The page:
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No More Warehousing: Alumna Jen Powley advocating for the rights of disabled persons to live independently

No More Warehousing: Alumna Jen Powley advocating for the rights of disabled persons to live independently

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Jen Powley has collected thousands of names for a petition calling on the Nova Scotia government to build more housing for people living with physical disabilities.  

“In Nova Scotia, there are no homes for people with severe physical disabilities,” King’s alumna Jen Powley, BJ’01, MFA’15, said. “In Nova Scotia, the province simply puts them in nursing homes. That’s not adequate.”

Powley, who authored the award-winning biography Just Jen: Living Through Multiple Sclerosis, founded the organization “No More Warehousing” has started an online petition calling on the Nova Scotia government to build more homes for people living with severe physical disabilities.

“People with severe disabilities deserve the right to live in their community.”

—Jen Powley, BJ’01, MFA’15

A ruling earlier this year found three Nova Scotians had been discriminated against under provincial human rights legislation when they were confined to a hospital for three years. This week the province was fined for how it treated the three Nova Scotians and forced to find the surviving patients adequate housing.

“People with severe disabilities deserve the right to live in their community,” Powley said. The long-time disability rights advocate received the Lois Miller Tulip Award earlier this year. The annual award, named for King’s alumna Lois Miller, BA(Hons)’65, recognizes someone who demonstrates the spirit of independent living and enables people living with disabilities to have control and informed choice over their lives.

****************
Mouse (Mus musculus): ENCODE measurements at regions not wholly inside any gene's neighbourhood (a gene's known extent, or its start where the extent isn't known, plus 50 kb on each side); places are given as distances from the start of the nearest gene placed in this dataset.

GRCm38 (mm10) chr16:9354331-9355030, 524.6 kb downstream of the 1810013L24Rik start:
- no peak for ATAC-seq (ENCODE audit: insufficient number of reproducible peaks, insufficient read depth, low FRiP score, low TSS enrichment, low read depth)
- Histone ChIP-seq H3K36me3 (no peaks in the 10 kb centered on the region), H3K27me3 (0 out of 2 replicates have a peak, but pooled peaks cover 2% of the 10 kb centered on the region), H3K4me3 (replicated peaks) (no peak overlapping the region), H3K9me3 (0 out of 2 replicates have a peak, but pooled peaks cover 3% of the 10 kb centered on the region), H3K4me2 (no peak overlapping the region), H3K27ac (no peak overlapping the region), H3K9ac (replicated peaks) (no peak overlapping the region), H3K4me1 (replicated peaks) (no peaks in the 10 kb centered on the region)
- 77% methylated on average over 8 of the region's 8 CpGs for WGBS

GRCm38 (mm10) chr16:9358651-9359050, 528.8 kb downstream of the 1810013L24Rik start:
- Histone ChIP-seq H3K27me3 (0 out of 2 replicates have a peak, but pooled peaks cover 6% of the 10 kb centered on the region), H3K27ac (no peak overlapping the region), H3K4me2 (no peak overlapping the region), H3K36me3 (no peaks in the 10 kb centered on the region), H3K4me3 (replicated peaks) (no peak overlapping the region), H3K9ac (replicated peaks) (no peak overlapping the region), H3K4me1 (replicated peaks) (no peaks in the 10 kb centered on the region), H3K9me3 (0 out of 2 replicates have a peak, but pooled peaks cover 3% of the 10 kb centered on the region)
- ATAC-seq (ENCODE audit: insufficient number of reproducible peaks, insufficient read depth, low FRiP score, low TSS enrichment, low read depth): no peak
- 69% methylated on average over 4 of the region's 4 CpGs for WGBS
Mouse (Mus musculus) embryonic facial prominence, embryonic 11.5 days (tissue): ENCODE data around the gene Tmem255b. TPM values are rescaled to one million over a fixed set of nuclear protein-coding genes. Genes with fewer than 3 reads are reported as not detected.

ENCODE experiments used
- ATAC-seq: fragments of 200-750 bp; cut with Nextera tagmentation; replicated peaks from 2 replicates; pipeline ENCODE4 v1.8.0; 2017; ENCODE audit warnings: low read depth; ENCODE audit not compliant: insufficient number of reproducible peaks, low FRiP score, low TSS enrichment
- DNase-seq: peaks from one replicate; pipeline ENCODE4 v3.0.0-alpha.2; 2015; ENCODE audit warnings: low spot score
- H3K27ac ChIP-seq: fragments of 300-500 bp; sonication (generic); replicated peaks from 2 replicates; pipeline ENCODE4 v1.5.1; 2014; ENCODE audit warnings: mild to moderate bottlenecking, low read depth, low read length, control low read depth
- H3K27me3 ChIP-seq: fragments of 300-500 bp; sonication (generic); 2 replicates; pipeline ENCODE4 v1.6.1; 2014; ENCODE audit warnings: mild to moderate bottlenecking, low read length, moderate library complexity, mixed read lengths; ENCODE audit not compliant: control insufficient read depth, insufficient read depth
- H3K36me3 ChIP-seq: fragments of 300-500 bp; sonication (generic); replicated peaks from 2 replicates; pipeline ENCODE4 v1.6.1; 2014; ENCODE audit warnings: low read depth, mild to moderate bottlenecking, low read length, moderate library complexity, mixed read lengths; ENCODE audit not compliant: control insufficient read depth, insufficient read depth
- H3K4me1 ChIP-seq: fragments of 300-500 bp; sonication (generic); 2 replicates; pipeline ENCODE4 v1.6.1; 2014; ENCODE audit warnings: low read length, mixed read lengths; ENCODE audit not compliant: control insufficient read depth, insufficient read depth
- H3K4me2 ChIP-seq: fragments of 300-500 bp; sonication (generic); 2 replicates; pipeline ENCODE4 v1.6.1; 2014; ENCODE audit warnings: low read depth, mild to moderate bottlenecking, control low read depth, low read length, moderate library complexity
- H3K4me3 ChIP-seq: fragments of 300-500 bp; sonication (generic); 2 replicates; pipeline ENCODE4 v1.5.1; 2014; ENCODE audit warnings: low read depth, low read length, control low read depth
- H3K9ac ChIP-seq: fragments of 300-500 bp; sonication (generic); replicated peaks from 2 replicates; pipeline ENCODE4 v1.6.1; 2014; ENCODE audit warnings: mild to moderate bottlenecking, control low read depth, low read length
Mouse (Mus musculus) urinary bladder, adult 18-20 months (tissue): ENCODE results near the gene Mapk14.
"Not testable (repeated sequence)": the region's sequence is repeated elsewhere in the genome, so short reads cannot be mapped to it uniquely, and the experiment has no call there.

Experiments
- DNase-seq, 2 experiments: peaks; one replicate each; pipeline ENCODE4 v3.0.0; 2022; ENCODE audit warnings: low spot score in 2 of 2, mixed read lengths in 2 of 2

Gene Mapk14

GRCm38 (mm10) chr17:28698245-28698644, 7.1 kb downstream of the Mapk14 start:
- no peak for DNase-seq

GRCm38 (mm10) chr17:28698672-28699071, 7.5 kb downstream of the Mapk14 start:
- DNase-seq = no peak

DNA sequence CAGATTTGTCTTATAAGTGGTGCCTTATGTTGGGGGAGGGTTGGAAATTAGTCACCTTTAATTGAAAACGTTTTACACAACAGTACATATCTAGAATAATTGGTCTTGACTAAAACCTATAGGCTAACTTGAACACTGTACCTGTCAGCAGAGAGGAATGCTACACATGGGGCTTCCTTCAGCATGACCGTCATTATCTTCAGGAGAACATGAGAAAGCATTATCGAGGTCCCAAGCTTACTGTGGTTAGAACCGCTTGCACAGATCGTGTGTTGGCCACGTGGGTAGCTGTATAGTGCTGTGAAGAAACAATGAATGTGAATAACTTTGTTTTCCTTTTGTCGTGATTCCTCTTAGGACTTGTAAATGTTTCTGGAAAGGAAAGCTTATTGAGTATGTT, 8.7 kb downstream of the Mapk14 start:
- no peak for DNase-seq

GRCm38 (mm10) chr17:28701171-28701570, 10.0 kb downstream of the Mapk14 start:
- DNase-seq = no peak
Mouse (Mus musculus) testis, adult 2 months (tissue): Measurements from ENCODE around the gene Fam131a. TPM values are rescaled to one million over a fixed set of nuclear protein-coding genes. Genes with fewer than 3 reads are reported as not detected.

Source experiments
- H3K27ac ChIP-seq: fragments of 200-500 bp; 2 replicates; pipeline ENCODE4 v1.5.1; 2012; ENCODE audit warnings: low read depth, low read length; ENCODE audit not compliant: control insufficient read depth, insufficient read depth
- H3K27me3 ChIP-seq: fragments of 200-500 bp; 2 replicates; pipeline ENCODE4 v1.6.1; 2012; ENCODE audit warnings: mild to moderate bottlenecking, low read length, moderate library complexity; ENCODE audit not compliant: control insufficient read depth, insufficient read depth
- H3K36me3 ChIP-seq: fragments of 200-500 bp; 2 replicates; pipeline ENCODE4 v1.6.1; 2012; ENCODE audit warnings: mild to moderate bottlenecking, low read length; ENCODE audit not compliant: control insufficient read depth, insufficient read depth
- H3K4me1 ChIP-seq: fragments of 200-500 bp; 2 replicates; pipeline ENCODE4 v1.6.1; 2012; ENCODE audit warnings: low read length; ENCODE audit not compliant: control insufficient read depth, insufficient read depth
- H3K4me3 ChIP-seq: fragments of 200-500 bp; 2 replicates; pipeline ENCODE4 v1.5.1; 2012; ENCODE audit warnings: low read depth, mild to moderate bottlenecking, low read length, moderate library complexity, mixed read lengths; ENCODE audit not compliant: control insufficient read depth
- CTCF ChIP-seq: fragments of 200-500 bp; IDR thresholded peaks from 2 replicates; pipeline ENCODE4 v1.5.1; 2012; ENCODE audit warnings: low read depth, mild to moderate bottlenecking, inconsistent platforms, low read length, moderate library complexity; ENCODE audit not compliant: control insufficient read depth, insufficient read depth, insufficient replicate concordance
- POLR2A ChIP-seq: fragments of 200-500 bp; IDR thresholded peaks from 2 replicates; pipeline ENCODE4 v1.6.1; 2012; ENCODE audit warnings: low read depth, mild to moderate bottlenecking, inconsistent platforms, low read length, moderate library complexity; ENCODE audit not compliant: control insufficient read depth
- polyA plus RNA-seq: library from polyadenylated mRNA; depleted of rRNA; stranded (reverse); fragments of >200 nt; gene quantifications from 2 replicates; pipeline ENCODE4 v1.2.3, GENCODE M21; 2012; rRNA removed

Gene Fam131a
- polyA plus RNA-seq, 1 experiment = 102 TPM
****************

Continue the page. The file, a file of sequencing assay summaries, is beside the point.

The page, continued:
Powley’s petition reads, “On February 28, 2019, EcoGreen Homes and I, Jen Powley, a person who is quadriplegic due to progressive multiple sclerosis, presented a proposal to the Department of Community Services for a four-bedroom unit with shared-attendant care in a new mixed-use building on Gottingen Street. This unit would keep me and three other young adults out of a nursing home at a cost comparable with that of housing us in a long-term care facility.”

The province has yet to respond, according to Powley. She said waiting for nine months without hearing anything is frustrating for her, but it must be infuriating for the developer. Pointing to the targets set by the Nova Scotia government, Powley is uncertain when they will receive an answer. “As is stated in Access by Design 2030, the goal is to have a fully accessible province by 2030. I thought starting with one building was a good idea.”

Just like the Lois Miller Tulip Award suggested, however, Powley is choosing not to give up the fight for her independence. “That’s what every adult wants. I don’t think that just because I am disabled I deserve less.”


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